|Who would want to leave this face?!|
As a new school year approaches, I'm pondering all of the to-do items for the beginning of the year. How will we get to know our students? How do we establish class expectations? How do we make sure the chaos in the classroom is focused on enthusiastic learning, not troubleshooting and keeping everyone focused? How do we reinvent our methods of tackling these beginning routines to capitalize on the power of digital tools? I'd like to launch a series focused on ideas for starting the year and share some ideas for using digital tools to engage with students from day 1. But first WHY?
Here are just a few reasons:
As I said before, technology isn't going away. The reality is that we can put our head in the sand and ignore the amazing tools that we have before us, or we can model for students what you can do with digital tools. I've found that students are often wicked good at using digital tools for social or entertainment purposes, but they struggle to understand how to use digital tools for academic purposes. They probably won't make this leap if we don't teach students the methods and allow them the opportunity to make mistakes.
Let's be part of the solution by guiding students in building a positive digital footprint. George Couros was incredibly honest about the reality that future employers will google our students before they are hired. The question is what will they find? We can critique our students' actions online, or we can help them to build a positive digital presence that represents who they are and where they want to go. Building a powerful and positive digital presence may just lead them to opportunities they've never even considered.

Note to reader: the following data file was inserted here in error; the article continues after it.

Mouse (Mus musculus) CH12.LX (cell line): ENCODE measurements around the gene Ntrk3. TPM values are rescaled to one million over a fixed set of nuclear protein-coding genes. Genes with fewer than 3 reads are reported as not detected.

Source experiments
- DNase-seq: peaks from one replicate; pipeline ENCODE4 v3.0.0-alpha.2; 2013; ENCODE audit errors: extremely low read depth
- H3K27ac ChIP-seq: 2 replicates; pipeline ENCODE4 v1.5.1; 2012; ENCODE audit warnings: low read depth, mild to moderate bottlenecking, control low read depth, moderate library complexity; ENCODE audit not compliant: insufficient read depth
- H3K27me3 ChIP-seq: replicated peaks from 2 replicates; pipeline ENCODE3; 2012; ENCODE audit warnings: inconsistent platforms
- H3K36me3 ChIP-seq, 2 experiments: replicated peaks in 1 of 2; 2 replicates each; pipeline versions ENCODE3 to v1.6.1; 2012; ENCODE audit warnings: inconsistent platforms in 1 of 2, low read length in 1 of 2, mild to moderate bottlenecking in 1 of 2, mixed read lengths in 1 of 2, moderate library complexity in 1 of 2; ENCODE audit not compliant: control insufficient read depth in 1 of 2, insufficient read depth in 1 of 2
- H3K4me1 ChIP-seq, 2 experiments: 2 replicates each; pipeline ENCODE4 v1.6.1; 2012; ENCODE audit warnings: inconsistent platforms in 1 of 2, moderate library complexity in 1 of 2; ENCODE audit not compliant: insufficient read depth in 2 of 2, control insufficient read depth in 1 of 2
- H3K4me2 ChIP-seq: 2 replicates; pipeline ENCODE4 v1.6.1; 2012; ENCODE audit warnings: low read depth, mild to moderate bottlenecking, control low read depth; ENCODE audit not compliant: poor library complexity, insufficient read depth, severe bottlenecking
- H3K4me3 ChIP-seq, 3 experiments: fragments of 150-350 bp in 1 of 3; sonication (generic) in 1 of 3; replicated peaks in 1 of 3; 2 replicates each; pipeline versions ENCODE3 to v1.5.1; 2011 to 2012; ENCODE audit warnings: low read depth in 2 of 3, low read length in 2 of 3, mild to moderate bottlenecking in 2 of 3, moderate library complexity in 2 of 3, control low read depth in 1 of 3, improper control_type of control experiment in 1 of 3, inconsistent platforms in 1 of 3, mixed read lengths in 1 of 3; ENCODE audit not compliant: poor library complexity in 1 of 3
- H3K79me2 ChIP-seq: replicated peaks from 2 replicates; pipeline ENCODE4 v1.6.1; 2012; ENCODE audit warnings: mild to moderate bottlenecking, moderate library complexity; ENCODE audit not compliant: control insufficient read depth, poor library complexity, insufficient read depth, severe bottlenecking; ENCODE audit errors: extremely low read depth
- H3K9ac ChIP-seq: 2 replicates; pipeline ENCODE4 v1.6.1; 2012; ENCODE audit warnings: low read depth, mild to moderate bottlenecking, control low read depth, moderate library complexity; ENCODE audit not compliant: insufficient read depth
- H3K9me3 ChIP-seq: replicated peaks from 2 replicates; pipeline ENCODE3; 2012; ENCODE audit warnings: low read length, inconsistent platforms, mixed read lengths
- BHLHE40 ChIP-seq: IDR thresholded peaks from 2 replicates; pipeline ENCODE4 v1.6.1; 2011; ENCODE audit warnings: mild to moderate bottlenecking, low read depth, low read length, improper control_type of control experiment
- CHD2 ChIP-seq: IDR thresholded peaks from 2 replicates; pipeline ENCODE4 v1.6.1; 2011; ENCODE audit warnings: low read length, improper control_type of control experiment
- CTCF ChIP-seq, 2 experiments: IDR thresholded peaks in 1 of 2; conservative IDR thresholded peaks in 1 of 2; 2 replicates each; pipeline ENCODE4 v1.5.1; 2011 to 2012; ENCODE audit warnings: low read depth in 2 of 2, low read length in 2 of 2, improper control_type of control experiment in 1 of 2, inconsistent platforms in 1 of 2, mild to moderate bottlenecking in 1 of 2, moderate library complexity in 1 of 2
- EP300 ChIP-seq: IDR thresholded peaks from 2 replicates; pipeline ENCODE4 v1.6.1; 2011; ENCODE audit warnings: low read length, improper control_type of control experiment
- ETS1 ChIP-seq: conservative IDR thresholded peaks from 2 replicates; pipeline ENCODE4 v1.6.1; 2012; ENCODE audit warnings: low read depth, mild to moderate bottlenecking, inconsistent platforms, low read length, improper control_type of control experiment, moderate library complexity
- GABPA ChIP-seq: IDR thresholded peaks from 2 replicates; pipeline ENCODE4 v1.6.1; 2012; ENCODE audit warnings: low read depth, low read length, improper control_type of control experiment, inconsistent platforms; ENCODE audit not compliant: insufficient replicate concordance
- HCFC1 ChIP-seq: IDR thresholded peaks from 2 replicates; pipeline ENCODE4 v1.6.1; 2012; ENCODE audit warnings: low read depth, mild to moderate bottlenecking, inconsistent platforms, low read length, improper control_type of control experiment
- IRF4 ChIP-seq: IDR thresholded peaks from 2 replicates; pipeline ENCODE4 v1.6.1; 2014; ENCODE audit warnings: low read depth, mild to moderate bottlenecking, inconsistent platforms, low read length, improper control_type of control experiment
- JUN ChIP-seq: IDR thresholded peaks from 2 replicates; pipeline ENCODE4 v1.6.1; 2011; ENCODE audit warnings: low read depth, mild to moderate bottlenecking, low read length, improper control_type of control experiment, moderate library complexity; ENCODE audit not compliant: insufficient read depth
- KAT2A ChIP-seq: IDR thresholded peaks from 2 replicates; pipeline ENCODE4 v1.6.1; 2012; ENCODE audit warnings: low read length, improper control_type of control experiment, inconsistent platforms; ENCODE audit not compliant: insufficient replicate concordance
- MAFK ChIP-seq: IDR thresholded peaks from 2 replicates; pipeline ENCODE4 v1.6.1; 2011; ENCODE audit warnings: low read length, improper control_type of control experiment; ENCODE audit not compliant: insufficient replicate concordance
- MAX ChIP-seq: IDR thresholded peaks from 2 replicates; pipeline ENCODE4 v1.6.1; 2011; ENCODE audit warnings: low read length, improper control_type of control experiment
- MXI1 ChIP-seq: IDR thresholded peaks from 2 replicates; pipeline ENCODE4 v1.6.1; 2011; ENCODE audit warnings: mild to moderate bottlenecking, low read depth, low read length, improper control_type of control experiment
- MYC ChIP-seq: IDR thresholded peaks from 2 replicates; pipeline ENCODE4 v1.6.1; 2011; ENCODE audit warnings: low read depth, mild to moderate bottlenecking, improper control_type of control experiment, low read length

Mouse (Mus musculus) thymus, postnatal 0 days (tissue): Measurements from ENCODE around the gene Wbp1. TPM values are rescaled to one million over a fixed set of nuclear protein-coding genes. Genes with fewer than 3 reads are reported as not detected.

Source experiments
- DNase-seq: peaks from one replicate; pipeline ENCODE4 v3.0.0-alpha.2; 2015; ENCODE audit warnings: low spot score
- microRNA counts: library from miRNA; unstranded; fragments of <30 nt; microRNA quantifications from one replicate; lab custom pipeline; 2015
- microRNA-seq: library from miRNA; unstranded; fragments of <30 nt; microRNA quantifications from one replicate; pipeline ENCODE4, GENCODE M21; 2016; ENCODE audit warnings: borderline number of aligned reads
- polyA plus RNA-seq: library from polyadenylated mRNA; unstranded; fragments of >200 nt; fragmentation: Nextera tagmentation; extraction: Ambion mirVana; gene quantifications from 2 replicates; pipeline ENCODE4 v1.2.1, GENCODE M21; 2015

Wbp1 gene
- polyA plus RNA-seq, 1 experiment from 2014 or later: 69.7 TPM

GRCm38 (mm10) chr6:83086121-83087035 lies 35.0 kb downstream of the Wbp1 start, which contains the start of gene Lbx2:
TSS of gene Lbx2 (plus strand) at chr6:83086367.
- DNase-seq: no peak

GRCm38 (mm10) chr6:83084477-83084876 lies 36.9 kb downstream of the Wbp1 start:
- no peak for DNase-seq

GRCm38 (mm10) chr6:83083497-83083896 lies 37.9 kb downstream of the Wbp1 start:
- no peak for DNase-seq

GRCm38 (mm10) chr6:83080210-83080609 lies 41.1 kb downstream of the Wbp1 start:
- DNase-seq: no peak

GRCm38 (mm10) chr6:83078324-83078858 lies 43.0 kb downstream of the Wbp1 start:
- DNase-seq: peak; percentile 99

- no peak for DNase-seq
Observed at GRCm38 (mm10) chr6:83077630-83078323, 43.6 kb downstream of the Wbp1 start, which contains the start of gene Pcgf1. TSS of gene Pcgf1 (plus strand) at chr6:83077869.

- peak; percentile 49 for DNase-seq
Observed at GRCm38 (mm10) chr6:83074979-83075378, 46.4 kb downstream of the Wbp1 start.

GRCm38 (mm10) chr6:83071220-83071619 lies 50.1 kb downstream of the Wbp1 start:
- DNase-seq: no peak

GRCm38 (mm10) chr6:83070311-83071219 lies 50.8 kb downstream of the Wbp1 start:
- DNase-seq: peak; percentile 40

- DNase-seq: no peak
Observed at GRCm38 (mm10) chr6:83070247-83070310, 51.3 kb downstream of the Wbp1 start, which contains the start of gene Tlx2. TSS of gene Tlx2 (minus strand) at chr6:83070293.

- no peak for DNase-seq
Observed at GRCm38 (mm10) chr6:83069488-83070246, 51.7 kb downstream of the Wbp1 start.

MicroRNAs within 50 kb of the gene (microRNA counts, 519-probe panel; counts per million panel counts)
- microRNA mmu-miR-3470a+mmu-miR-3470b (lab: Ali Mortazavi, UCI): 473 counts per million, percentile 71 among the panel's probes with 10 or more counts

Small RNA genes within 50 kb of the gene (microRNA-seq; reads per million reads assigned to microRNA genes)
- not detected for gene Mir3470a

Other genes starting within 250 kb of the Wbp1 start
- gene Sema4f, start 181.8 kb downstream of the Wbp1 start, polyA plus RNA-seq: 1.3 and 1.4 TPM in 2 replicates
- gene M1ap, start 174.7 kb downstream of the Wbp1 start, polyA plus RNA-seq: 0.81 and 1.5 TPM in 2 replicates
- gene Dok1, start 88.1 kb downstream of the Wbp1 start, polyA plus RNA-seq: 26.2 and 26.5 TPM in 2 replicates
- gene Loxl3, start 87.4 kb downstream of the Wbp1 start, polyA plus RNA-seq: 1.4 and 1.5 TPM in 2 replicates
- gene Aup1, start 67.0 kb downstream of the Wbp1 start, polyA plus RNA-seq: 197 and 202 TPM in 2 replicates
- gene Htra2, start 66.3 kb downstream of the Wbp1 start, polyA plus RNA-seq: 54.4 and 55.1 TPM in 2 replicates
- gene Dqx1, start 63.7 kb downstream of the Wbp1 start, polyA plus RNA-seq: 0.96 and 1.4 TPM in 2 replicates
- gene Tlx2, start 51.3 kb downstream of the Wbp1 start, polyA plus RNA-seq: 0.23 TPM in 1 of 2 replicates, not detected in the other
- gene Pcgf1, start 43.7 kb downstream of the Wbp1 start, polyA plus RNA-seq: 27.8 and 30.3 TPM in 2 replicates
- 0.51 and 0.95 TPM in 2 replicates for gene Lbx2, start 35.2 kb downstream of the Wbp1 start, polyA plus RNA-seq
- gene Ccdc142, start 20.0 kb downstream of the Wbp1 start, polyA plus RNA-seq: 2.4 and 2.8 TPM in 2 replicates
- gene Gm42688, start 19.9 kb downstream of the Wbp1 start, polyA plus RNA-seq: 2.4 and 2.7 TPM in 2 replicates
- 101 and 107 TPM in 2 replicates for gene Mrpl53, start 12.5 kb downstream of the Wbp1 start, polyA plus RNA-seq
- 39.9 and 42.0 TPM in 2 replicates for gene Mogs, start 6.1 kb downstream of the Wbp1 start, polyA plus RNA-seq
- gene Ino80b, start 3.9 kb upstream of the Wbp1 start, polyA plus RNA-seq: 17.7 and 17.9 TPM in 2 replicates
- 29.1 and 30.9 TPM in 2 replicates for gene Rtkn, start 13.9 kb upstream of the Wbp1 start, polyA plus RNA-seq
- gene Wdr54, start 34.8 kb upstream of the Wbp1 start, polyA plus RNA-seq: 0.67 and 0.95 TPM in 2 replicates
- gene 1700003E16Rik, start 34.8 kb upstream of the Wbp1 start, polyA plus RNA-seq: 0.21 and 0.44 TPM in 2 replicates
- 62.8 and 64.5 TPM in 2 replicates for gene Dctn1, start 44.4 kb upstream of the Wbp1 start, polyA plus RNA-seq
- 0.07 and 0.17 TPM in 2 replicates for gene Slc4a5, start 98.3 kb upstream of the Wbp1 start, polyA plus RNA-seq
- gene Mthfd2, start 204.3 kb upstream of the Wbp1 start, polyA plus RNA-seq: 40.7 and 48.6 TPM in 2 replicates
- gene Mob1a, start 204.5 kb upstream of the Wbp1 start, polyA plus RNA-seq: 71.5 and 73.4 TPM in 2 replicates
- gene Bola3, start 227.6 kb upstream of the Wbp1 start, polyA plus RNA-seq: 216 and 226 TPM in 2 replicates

There's an incredible opportunity to learn about our students using digital tools and build stronger relationships. I'll never forget my colleague Stu telling me that he expected relationships with students to be less powerful when his classroom went 1:1, but the exact opposite happened. When students send you a video response with questions, the ability to see facial expressions and hear how they articulate ideas is amazing. Watching students record videos while holding their dog or sitting in their living room will help you connect with students in ways you can't with paper and pencil.
The idea of a school community will take on a whole new meaning. When we create using digital tools, we have the opportunity to share like never before. Consider creating a class hashtag where you and your students can share links to class projects. Additionally, invite parents, colleagues, and other classrooms to collaborate via the hashtag. Students are no longer creating just for the teacher when we use digital tools and create spaces for sharing.
I'm sure there are many other reasons to consider; these are just a few rumbling around my brain. Check back in the coming days for practical ideas you can use in your classroom as the school year begins, and please share your ideas with me!